We, therefore, direct the State of Kerala and the Principal of the Trivandrum Medical College, who is the convener of the Selection Committee, as well as the two Universities concerned, to admit into the post-graduate Opthalmology Course Dr. Naomi and Dr. Gopalakrishnan for this year. The two applicants will report within 10 days from today for such admission and the admission will be accorded to them. The Principal of the Trivandrum Medical College will inform Dr. Naomi about this direction of the Court.
In this connection, we can also usefully refer to the principle laid down by the Supreme Court in a decision wherein the question arose:
Can the statutory functionary supplement by fresh reason when its decision based on certain other reason was questioned in the Court of law?
In Mohinder Singh Gill v. Chief Election Commissioner : 2SCR272 , the Supreme Court has stated:
When a statutory functionary makes an order based on certain grounds, its validity must be judged by the reasons so mentioned and cannot be supplemented By fresh reasons in the shape of affidavit or otherwise. Otherwise, an order bad in the beginning may, by the time it comes to Court on account of a challenge, get validated by additional grounds later brought out.
32. Bearing the above-said principles in mind, we can now look into the facts of the present sase. The only ground on which the Government refused to give its approval to the recommendation of the second appellant is that the respondent is already doing money-lending business and that it may not be possible for him to devote full attention to deal in wholesale business of arrack in Periyar District. This reason given by the first appellant has been found by us as arbitrary and irrelevant. The authority which has to grant licence ultimately is the second appellant. On a consideration of the fact that the respondent is doing money-lending business besides his eligibility for the licence, the second respondent recommended his case for the grant of the privilege for the approval of the first appellant. Once we have come to the conclusion that the first appellant has arbitrarily refused to give the privilege, there is nothing more to be done by the second appellant who has already recommended the case of the respondent for the grant of the privilege, except to grant the licence in his favour. It is clear from the facts that the respondent, even if he gets the licence now, can enjoy the fruits of the licence only till 31st March, 1982. If the matter is remitted to the second appellant he will have to pass the same order, since he was already satisfied and recommended his case for grant of the licence. This would be only an empty formality, if really the Court wants to give the affirmative remedy to minimise the injury caused to the respondent by his not enjoying the fruits of the privilege for more than three-fourths of its term. The facts and circumstances of the present case definitely warrant a positive direction in the interest of justice so as to enable the respondent to enjoy the fruits of his success. Considering the fact that the period of licence will come to an end by the end of March, 1982, and also taking into consideration the well-laid down principles enunciated in the decisions of the Supreme Court, noticed supra, regarding issue of direction in such circumstances, we feel that this is a fit case in which the direction has to be given to the second appellant in the manner as has been done by the learned single Judge. We find that the direction in the nature of a mandamus issued by the learned Judge is perfectly justified in this case.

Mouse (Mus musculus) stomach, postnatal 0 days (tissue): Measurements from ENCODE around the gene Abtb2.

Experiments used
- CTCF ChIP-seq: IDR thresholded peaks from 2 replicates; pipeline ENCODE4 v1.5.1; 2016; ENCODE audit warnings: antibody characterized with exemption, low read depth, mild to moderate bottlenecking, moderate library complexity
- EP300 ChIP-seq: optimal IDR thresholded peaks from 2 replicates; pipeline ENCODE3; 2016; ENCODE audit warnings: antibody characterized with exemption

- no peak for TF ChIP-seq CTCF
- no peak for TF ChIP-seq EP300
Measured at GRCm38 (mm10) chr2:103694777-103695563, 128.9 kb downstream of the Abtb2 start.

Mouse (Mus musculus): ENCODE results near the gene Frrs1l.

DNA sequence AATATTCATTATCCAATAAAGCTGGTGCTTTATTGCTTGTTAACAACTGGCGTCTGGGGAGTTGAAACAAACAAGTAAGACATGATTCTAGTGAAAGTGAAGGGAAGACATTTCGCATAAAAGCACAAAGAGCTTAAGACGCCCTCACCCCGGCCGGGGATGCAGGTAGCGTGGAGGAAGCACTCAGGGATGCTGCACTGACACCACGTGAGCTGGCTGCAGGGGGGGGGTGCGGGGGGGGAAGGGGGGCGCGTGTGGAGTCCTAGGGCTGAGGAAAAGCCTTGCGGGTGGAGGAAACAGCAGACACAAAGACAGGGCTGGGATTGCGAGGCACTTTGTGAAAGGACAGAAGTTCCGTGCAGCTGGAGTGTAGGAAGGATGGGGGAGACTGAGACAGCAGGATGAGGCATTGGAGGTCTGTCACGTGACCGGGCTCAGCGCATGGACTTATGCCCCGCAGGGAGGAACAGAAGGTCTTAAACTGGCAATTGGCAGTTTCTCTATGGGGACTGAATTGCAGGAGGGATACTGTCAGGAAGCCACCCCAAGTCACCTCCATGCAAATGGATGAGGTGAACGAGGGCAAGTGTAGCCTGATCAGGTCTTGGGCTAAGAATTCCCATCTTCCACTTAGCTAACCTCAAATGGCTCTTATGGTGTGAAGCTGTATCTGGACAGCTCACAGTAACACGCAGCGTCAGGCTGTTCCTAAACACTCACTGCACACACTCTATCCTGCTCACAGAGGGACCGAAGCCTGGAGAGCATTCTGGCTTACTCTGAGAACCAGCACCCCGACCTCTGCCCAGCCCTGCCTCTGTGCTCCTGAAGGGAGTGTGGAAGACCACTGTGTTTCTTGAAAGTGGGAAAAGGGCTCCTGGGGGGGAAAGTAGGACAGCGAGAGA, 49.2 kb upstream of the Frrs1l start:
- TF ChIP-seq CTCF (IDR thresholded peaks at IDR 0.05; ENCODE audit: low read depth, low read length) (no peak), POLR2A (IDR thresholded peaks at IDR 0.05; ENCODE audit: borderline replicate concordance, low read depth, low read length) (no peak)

33. Inasmuch as we have held that the disapproval of the Government for the grant of the privilege to the respondent is arbitrary and unreasonable and that the direction in the nature of mandamus given by the learned single Judge to the licensing authority is correct, we vacate the other findings given by the learned Judge in his judgment under appeal as being unnecessary for the purpose of this proceeding, to which course the learned Counsel for the respondent Mr. G. Ramaswami, is agreeable as already noticed.
34. Subject to the above observation, the writ appeal is dismissed. There will be no order as to costs.
35. Mr. R. Gandhi, learned Counsel for the respondent brought to our notice that the learned Judge while disposing of the writ petition directed the Government to issue the privilege and licence within a particular date. Taking that into consideration, the authorities concerned are directed to complete the issuing of the privilege and also the licence on or before 20th February, 1982.